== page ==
My work at LPI centers on elucidating the geology and topography of the surfaces of the satellites of the outer planets and Vesta. Of high interest is the unexpectedly rugged topographic relief on Europa and the shapes of impact craters on Europa, Enceladus, and the icy satellites in general. The goal is to understand the geophysical properties of and geologic processes occurring within Europa's floating ice shell and the deformation and mantling of Enceladus surface by plumes, among other things. Topographic mapping of Io is focused on determining volcanic slopes and mountain topography in order to constrain flow rheologies and mountain formation processes on this intensely volcanic world. My work often requires high quality topographic maps, but these must be derived from Voyager, Galileo, and Cassini images using stereo (3-D) image mapping and two-dimensional photoclinometry (shape-from-shading) methods developed here at the Institute. Using these methods, I have been able to map more than 25% of the surfaces of the Galilean satellites of Jupiter and Uranus, as well as nearly all of the surfaces of the icy Saturnian satellites. Mapping of impact crater and basin morphologies on Vesta adds a new dimension to these studies.
I am currently (as of 2012) a Participating Scientist on the Dawn (at Vesta) and Cassini Projects.
One of the many surprises of Saturn's icy moon Iapetus is the prominent topographic ridge that straddles the equator like a walnut. The Cassini orbiter acquired a strip of color and stereo images along this ridge in September 2007, near the boundary between the dark and bright hemispheres. The origin of the ridge is unknown but Cassini's stereo data indicate the ridge at this site is broken into several sharp peaks 15 to 20 kilometers above the surrounding dark cratered plains. These are among the highest peaks in the Solar System. This perspective view looks southeast toward one of these peaks and is based on stereo topography derived from Cassini orbiter imaging data. Patches of bright pure water ice can be seen flanking these dark peaks, which have the brightness of soot. The scene is about 70 kilometers across and is excerpted from a movie showing a hypothetical flight over Iapetus.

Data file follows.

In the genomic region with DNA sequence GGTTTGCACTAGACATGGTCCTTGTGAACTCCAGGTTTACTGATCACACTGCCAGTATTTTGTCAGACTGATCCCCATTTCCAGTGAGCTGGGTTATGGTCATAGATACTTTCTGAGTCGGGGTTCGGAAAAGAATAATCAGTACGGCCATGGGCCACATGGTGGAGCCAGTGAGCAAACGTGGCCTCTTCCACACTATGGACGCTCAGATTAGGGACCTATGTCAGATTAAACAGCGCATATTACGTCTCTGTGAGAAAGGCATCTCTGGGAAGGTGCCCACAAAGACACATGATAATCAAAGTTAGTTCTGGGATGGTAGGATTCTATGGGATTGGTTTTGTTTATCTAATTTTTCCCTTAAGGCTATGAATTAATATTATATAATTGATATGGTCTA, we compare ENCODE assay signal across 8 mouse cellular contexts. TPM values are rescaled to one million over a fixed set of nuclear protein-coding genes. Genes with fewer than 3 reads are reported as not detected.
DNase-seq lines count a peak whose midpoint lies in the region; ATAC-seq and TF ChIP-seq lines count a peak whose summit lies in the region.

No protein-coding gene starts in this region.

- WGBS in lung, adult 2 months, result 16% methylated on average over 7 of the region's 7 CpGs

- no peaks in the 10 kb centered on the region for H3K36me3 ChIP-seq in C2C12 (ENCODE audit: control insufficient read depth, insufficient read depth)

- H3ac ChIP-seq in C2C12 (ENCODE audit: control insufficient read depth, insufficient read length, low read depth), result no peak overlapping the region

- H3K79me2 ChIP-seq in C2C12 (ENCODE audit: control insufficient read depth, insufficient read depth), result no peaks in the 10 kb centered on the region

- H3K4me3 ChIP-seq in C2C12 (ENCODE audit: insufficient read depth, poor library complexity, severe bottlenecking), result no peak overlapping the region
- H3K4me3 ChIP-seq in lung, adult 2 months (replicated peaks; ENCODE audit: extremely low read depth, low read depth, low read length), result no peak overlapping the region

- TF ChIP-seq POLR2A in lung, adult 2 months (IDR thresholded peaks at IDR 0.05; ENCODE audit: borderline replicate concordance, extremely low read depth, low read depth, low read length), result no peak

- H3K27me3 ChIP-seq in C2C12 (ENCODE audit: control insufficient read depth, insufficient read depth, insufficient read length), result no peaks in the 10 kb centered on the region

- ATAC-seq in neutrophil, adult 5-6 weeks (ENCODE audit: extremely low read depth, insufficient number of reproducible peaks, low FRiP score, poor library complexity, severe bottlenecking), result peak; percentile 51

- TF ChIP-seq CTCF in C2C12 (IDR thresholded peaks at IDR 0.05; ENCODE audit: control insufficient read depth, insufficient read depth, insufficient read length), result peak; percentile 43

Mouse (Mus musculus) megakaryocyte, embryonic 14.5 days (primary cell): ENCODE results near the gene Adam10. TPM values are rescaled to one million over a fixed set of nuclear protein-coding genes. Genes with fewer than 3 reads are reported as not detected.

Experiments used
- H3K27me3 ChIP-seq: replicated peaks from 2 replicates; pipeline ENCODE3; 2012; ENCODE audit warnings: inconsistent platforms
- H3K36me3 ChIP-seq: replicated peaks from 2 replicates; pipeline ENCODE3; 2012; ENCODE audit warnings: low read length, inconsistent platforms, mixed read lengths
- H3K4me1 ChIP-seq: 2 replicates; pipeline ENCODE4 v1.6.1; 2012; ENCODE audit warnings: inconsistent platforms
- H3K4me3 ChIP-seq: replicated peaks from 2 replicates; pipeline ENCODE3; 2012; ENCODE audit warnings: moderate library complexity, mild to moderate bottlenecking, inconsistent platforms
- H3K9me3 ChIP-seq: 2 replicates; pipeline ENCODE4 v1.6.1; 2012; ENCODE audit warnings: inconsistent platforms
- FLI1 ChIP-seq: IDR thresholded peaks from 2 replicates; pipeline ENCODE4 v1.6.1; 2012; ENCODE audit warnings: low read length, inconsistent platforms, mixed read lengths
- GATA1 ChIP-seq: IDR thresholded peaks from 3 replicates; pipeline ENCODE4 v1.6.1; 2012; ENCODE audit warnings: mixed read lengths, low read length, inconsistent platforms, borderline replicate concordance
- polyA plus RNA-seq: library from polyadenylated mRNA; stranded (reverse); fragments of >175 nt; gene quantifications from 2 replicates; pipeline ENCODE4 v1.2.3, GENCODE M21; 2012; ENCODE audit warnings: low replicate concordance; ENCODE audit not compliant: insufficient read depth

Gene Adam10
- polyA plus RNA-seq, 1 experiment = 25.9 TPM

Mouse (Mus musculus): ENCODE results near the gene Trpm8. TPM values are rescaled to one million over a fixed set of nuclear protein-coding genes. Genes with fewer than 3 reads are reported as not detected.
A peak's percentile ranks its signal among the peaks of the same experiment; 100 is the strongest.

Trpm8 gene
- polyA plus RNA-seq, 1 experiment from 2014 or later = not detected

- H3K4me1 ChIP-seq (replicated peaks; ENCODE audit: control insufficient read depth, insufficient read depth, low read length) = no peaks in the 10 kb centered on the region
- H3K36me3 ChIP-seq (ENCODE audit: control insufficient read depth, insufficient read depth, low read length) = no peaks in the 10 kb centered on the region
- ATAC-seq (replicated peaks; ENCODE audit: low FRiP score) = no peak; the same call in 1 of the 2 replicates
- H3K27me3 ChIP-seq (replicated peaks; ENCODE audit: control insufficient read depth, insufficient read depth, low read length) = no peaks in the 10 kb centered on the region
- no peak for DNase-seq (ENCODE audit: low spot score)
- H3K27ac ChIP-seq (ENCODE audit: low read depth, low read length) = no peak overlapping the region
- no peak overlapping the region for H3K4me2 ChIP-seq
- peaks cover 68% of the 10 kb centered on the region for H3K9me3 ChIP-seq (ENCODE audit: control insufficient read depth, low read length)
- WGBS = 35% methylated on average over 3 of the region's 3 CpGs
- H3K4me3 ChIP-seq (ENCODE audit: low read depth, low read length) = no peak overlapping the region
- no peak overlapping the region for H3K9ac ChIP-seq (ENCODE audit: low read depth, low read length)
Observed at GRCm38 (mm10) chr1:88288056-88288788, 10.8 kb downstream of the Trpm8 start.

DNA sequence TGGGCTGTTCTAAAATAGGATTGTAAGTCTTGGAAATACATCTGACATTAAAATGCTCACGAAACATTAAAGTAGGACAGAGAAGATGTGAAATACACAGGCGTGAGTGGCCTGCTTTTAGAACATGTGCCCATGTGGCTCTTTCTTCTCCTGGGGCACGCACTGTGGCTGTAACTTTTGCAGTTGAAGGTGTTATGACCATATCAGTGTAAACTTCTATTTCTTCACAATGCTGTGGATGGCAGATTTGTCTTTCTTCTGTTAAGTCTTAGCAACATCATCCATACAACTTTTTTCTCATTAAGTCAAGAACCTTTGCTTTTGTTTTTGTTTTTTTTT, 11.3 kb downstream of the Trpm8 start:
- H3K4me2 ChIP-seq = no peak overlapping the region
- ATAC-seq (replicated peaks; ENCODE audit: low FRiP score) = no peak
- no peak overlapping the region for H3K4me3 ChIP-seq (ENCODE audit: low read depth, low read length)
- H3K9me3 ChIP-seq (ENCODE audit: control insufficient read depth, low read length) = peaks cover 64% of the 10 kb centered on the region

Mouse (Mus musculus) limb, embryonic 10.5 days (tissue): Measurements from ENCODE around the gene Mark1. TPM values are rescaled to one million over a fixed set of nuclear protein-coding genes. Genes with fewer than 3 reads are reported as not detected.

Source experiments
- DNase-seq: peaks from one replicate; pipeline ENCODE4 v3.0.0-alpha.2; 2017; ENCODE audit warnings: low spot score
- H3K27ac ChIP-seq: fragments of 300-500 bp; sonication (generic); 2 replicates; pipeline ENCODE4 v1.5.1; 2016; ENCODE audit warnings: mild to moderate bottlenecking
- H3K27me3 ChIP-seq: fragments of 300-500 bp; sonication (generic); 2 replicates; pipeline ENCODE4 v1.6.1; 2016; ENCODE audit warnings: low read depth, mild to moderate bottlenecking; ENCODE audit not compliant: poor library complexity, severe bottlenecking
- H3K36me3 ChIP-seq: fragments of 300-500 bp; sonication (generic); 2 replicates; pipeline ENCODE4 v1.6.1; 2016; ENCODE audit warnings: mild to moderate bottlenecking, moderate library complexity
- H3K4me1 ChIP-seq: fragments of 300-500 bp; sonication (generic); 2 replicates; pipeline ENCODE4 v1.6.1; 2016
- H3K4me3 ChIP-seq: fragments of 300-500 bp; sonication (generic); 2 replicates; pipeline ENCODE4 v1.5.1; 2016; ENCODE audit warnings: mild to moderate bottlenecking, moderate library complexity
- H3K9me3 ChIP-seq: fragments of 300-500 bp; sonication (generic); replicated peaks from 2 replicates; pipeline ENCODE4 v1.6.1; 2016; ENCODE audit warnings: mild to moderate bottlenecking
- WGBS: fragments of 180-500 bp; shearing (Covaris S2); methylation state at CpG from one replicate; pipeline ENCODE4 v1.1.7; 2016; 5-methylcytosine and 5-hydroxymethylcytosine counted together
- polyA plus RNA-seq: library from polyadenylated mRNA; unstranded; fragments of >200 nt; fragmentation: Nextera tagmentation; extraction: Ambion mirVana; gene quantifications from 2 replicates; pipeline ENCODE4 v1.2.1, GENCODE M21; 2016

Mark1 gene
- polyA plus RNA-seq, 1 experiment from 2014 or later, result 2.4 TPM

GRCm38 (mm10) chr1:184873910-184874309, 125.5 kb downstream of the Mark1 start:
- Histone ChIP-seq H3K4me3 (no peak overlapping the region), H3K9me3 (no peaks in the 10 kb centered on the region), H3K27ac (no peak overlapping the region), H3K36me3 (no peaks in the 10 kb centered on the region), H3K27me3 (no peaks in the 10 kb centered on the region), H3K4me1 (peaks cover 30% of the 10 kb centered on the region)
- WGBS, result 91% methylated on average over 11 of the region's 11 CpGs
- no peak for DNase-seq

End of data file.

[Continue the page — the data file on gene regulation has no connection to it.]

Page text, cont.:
The 140-km wide Herschel impact basin dominates Saturn's innermost regular icy satellite. The basin has a a deep bowl-shaped profile with a 5 kilometer high central peak complex. The floor is relatively free of craters and may have formed within the past 2 billion years. Video produced from Cassini imaging data by Paul Schenk, Lunar and Planetary Institute, Houston.